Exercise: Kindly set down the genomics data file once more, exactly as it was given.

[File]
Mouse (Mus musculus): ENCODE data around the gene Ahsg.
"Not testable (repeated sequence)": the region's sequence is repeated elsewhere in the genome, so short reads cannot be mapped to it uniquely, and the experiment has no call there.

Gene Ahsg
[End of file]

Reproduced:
Mouse (Mus musculus): ENCODE data around the gene Ahsg.
"Not testable (repeated sequence)": the region's sequence is repeated elsewhere in the genome, so short reads cannot be mapped to it uniquely, and the experiment has no call there.

Gene Ahsg